Endoplasmic reticulum (ER)-mitochondria contacts are critical for the regulation of lipid transport, synthesis, and metabolism. However, the molecular mechanism and physiological function of endoplasmic reticulum-mitochondrial contacts remain unclear. Here, we show that Mic19, a key subunit of MICOS (mitochondrial contact site and cristae organizing system) complex, regulates ER-mitochondria contacts by the EMC2-SLC25A46-Mic19 axis. Mic19 liver specific knockout (LKO) leads to the reduction of ER-mitochondrial contacts, mitochondrial lipid metabolism disorder, disorganization of mitochondrial cristae and mitochondrial unfolded protein stress response in mouse hepatocytes, impairing liver mitochondrial fatty acid β-oxidation and lipid metabolism, which may spontaneously trigger nonalcoholic steatohepatitis (NASH) and liver fibrosis in mice. Whereas, the re-expression of Mic19 in Mic19 LKO hepatocytes blocks the development of liver disease in mice. In addition, Mic19 overexpression suppresses MCD-induced fatty liver disease. Thus, our findings uncover the EMC2-SLC25A46-Mic19 axis as a pathway regulating ER-mitochondria contacts, and reveal that impairment of ER-mitochondria contacts may be a mechanism associated with the development of NASH and liver fibrosis.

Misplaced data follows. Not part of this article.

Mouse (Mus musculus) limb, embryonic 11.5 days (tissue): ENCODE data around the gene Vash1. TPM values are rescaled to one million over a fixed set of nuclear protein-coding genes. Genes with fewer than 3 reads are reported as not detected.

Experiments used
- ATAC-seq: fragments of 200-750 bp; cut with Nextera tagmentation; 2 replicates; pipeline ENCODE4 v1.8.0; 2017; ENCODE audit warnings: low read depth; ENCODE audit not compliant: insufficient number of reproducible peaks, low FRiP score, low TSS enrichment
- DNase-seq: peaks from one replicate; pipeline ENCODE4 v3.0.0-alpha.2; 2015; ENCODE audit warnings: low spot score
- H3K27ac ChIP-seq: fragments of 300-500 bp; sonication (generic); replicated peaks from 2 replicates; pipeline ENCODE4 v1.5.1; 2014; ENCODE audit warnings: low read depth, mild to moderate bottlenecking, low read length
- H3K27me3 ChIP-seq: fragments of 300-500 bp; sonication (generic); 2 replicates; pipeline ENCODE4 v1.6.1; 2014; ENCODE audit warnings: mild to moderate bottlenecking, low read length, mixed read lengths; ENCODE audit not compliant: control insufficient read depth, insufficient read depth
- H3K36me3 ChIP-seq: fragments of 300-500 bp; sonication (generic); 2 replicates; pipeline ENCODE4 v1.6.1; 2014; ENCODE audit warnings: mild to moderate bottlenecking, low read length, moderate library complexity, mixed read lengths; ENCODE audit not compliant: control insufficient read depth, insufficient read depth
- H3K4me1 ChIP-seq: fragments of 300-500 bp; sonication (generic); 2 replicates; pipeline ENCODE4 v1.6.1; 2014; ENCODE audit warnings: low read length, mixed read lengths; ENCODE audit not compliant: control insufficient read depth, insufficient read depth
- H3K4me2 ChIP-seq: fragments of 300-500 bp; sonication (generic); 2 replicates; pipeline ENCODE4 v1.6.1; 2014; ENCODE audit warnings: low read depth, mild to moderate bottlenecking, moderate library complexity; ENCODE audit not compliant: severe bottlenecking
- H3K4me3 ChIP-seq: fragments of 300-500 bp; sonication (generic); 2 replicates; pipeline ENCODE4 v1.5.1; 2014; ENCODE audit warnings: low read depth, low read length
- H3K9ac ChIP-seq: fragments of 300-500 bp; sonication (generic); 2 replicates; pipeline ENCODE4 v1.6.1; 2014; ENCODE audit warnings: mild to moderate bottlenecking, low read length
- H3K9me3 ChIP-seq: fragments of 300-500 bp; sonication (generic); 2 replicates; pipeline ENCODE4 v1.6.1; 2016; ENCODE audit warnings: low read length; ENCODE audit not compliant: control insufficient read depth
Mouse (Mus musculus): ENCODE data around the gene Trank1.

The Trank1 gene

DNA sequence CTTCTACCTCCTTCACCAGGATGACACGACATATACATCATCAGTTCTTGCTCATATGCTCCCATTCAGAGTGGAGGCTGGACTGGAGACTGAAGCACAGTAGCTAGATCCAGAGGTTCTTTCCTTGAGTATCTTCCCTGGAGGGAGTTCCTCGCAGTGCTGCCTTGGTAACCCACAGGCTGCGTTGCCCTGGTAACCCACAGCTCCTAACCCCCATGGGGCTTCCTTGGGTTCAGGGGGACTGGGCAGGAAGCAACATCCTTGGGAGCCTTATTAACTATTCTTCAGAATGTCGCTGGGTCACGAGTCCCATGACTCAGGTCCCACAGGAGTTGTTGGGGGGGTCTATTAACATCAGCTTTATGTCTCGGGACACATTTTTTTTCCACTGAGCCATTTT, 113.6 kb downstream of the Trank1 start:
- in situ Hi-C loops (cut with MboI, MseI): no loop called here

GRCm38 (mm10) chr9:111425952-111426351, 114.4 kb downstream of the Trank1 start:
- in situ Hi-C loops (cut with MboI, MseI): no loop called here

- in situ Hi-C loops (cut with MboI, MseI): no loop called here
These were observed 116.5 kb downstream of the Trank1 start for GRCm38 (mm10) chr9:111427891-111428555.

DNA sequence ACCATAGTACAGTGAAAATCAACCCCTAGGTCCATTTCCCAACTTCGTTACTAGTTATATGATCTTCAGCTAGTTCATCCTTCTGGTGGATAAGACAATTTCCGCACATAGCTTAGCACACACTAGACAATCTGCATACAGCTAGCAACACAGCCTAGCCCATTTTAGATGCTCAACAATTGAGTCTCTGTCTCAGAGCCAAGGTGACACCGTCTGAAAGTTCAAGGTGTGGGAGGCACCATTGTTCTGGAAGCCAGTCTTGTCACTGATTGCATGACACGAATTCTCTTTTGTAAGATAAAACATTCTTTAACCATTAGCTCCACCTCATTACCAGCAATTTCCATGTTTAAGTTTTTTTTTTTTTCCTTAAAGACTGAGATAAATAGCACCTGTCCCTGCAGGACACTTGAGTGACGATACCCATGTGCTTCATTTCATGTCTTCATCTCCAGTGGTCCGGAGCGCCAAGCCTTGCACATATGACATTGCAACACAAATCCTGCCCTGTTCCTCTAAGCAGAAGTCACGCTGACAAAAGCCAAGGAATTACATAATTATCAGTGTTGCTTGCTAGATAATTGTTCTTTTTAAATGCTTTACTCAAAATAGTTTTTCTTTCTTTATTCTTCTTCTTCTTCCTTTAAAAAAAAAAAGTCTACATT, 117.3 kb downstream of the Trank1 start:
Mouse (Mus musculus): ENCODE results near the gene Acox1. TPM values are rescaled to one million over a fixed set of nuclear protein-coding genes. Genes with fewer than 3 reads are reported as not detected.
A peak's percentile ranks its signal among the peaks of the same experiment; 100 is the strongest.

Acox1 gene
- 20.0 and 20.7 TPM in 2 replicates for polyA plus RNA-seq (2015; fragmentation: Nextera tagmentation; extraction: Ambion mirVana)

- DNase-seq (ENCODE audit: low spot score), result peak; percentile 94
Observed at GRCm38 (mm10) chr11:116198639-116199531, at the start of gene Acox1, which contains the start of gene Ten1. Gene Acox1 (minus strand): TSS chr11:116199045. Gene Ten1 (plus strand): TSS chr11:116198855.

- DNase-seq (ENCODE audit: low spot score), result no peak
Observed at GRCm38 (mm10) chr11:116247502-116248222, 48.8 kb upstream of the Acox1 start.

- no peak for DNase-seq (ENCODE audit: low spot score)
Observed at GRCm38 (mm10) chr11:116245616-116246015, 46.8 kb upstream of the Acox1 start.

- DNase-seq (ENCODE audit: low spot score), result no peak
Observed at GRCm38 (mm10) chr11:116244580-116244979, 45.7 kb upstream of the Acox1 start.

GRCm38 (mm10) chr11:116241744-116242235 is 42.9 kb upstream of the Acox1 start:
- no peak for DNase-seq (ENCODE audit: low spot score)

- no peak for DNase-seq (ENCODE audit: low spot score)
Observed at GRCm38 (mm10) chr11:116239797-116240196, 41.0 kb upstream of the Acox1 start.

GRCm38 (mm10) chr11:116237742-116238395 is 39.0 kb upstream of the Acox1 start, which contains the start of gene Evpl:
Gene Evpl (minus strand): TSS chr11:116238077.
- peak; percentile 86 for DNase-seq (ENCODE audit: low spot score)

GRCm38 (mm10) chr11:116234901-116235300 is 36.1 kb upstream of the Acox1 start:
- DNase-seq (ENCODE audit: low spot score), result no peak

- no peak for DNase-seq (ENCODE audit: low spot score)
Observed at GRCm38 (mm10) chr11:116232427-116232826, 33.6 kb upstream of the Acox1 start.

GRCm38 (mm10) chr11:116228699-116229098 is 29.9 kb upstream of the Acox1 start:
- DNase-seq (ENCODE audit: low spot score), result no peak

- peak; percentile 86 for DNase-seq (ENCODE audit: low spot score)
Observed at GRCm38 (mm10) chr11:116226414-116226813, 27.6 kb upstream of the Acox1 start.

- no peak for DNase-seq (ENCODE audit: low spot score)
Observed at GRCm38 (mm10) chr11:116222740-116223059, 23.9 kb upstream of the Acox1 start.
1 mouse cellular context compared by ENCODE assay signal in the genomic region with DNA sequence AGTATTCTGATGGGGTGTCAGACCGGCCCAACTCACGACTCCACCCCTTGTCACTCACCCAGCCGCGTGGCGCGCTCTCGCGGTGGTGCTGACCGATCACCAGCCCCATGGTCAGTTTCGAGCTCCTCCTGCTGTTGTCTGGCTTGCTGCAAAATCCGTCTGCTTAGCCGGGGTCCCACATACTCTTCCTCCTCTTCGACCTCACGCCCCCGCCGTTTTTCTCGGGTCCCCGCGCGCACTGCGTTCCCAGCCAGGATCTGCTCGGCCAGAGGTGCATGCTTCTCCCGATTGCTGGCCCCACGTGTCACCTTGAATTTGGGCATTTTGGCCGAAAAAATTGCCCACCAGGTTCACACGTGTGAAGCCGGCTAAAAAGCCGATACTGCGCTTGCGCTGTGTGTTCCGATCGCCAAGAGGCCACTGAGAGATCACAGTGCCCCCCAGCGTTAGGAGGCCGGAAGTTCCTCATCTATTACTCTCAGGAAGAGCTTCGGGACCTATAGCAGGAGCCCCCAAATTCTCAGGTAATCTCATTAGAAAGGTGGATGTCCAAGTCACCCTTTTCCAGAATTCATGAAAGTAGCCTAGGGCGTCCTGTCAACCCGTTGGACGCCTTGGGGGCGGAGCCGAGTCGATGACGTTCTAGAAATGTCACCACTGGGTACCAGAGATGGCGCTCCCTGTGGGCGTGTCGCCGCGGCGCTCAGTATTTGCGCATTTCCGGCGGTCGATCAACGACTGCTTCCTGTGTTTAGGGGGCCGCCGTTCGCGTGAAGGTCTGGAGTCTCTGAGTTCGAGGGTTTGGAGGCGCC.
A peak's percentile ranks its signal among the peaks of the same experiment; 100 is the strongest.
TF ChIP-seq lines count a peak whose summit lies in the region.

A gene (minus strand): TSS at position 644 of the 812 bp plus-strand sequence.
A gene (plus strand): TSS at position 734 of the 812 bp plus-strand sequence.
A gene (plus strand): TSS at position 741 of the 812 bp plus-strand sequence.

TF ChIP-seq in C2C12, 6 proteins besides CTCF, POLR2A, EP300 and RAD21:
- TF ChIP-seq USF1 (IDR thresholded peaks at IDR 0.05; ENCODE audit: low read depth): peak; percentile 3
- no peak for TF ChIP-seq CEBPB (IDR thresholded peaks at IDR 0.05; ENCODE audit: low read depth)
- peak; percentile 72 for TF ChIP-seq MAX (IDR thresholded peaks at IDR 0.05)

20. bioRxiv. 2023 Dec 14. pii: 2023.11.13.566502. [Epub ahead of print]